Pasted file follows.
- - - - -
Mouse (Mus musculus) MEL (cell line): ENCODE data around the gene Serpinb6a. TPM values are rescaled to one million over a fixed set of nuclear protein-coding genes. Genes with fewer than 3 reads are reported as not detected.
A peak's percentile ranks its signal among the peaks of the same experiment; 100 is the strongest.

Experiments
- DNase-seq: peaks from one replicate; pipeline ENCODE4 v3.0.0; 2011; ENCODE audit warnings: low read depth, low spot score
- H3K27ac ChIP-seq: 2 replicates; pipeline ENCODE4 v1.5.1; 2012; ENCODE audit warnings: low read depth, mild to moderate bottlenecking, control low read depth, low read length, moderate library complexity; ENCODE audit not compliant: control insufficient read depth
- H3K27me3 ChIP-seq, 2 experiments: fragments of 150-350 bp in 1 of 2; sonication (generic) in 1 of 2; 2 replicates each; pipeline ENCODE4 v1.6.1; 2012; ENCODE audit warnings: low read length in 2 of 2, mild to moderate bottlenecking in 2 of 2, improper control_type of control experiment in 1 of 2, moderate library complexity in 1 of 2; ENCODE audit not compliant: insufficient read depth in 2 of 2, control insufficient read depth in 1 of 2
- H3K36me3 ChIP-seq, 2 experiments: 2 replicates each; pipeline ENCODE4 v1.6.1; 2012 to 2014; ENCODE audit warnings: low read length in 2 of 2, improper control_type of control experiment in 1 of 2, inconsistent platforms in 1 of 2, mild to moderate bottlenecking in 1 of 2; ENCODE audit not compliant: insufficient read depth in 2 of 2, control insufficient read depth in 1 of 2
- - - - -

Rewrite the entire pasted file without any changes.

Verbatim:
Mouse (Mus musculus) MEL (cell line): ENCODE data around the gene Serpinb6a. TPM values are rescaled to one million over a fixed set of nuclear protein-coding genes. Genes with fewer than 3 reads are reported as not detected.
A peak's percentile ranks its signal among the peaks of the same experiment; 100 is the strongest.

Experiments
- DNase-seq: peaks from one replicate; pipeline ENCODE4 v3.0.0; 2011; ENCODE audit warnings: low read depth, low spot score
- H3K27ac ChIP-seq: 2 replicates; pipeline ENCODE4 v1.5.1; 2012; ENCODE audit warnings: low read depth, mild to moderate bottlenecking, control low read depth, low read length, moderate library complexity; ENCODE audit not compliant: control insufficient read depth
- H3K27me3 ChIP-seq, 2 experiments: fragments of 150-350 bp in 1 of 2; sonication (generic) in 1 of 2; 2 replicates each; pipeline ENCODE4 v1.6.1; 2012; ENCODE audit warnings: low read length in 2 of 2, mild to moderate bottlenecking in 2 of 2, improper control_type of control experiment in 1 of 2, moderate library complexity in 1 of 2; ENCODE audit not compliant: insufficient read depth in 2 of 2, control insufficient read depth in 1 of 2
- H3K36me3 ChIP-seq, 2 experiments: 2 replicates each; pipeline ENCODE4 v1.6.1; 2012 to 2014; ENCODE audit warnings: low read length in 2 of 2, improper control_type of control experiment in 1 of 2, inconsistent platforms in 1 of 2, mild to moderate bottlenecking in 1 of 2; ENCODE audit not compliant: insufficient read depth in 2 of 2, control insufficient read depth in 1 of 2